An Iowa high school graduate accused of felony sex abuse for the sexual assault of a mentally ill woman at a group home will potentially skip jail time after taking a plea deal.
The Des Moines Register reported Thursday that Nicholas Fifield, 18, was scheduled to have a trial Aug. 17, but an Alford plea deal will allow him to plead guilty to a lesser charge of assault with intent to commit injury, which means that he admits no guilt in the crime but acknowledges that there was enough evidence to convict him of the crime.
Judge William Patrick Kelly will sentence him on Oct. 12 after a mental evaluation and pre-sentence investigation. According to the paper, Polk County Attorney John Sarcone said his office won’t oppose probation with possible treatment for Fifield.
“That’s agreeable with the victim’s family,” Sarcone said. “It’s two people with a lot of issues between them. We are trying to resolve it in a way that’s good for all. Prison would not do this kid any good.”
Fifield was 17 at the time he was charged with third-degree sex abuse of a person “suffering from a mental defect or incapacity, which precludes given consent,” according to the Des Moines Register.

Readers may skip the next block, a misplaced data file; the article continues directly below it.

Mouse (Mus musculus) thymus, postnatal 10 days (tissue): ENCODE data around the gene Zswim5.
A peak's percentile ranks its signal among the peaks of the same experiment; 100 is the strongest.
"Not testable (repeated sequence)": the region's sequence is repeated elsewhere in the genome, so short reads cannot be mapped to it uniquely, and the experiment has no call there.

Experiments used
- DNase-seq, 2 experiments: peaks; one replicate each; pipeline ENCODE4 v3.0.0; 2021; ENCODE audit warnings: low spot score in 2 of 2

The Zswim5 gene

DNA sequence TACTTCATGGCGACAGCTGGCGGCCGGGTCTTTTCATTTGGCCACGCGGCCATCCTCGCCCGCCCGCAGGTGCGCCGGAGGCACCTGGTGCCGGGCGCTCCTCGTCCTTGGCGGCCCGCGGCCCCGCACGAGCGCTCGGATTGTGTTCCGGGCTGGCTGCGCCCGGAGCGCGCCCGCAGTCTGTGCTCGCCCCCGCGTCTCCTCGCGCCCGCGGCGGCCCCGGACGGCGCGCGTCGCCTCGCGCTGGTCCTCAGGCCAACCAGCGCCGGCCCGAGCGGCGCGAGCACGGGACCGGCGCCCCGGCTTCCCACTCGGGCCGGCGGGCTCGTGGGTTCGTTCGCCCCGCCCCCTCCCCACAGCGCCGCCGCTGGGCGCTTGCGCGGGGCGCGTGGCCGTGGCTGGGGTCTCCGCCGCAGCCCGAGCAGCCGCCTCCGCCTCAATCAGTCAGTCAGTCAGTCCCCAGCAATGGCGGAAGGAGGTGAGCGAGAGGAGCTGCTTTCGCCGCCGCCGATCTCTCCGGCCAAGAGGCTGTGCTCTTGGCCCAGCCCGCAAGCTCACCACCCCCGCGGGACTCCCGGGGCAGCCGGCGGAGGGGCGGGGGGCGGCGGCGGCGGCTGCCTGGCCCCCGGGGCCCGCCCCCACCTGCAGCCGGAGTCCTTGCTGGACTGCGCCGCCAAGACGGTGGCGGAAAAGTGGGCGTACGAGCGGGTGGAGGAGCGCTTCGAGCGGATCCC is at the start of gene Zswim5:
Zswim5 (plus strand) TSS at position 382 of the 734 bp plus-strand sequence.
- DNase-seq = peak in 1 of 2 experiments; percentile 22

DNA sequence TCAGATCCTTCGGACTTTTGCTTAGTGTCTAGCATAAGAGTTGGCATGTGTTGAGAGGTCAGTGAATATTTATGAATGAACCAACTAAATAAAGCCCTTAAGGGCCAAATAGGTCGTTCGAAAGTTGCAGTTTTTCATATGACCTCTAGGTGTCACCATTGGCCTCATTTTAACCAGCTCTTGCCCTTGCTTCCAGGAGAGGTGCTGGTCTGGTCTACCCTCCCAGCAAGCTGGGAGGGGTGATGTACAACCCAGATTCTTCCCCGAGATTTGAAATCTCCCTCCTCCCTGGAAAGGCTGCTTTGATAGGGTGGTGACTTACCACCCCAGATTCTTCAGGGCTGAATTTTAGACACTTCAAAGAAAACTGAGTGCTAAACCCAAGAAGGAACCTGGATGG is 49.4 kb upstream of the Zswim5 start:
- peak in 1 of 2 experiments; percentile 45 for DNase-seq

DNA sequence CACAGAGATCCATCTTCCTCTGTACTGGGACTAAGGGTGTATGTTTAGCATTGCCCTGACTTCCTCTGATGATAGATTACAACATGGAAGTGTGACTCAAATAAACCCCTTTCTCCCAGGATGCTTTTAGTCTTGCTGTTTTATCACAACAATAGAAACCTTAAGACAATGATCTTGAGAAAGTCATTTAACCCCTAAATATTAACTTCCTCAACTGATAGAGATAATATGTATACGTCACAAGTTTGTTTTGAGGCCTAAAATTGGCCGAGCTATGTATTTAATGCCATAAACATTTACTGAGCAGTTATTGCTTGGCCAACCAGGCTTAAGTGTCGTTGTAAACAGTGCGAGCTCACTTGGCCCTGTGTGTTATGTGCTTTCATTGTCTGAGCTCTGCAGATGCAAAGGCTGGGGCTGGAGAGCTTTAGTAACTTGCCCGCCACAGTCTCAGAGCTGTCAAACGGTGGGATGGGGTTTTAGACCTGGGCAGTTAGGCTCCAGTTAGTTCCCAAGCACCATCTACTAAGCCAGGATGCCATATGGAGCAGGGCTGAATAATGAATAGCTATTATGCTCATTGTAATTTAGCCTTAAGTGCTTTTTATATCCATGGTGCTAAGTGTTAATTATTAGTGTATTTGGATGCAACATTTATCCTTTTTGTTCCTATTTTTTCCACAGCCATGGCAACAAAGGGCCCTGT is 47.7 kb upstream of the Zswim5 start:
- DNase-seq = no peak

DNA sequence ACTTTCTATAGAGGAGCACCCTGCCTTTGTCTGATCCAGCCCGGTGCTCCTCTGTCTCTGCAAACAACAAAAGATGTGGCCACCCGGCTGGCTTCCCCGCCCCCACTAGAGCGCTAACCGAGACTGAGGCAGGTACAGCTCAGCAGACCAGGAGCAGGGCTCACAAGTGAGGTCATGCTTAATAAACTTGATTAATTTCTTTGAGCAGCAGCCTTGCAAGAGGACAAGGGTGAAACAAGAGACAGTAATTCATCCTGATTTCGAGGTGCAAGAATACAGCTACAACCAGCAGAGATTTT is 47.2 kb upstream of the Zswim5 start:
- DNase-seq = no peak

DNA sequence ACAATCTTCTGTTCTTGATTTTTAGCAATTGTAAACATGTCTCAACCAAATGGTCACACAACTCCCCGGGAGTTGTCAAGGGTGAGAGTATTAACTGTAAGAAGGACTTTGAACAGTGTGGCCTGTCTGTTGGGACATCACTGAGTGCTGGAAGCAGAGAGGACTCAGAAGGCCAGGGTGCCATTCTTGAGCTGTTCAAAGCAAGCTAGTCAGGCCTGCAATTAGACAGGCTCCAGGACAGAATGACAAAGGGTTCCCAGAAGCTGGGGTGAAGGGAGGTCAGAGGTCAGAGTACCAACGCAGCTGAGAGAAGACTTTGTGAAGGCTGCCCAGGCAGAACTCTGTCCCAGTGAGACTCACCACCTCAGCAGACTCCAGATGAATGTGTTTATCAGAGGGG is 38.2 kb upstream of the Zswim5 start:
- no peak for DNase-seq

Police said Fifield met the 18-year-old victim through and online dating website and was permitted by the victim’s parents and staff at the Des Moines Group home to take her to the movies on Dec. 5.
However, police said Fifield took her to his home in Windsor Heights and forced the 18-year-old woman to perform sex acts against her will. The police report said she said “no” many times.
The victim was clinically diagnosed with a mild form of mental defectiveness, autism, alcohol- and drug-related birth defect syndrome, post-traumatic stress, dissociative identity disorder, major depressive disorder and brief psychotic episodes that make it difficult to communicate with her, according to the police complaint.
Fifield, a tennis star at Valley High School, was suspended one game after the charges came to light. Some parents of other tennis players criticized Valley High School officials for not disciplining Fifield enough.
“Anybody who has a daughter should be appalled by this,” Steve O’Meara, one parent told the paper. “Our public universities suspend and remove such athletes from teams and competition. While even this single situation is appalling, it begs the question: How many other times have situations like this occurred within the Valley athletics department?”
Sean Spellman, Fifield’s attorney, tried to close the case to the public, but Kelly kept it open after The Register argued that keeping the case open was in the public’s best interest.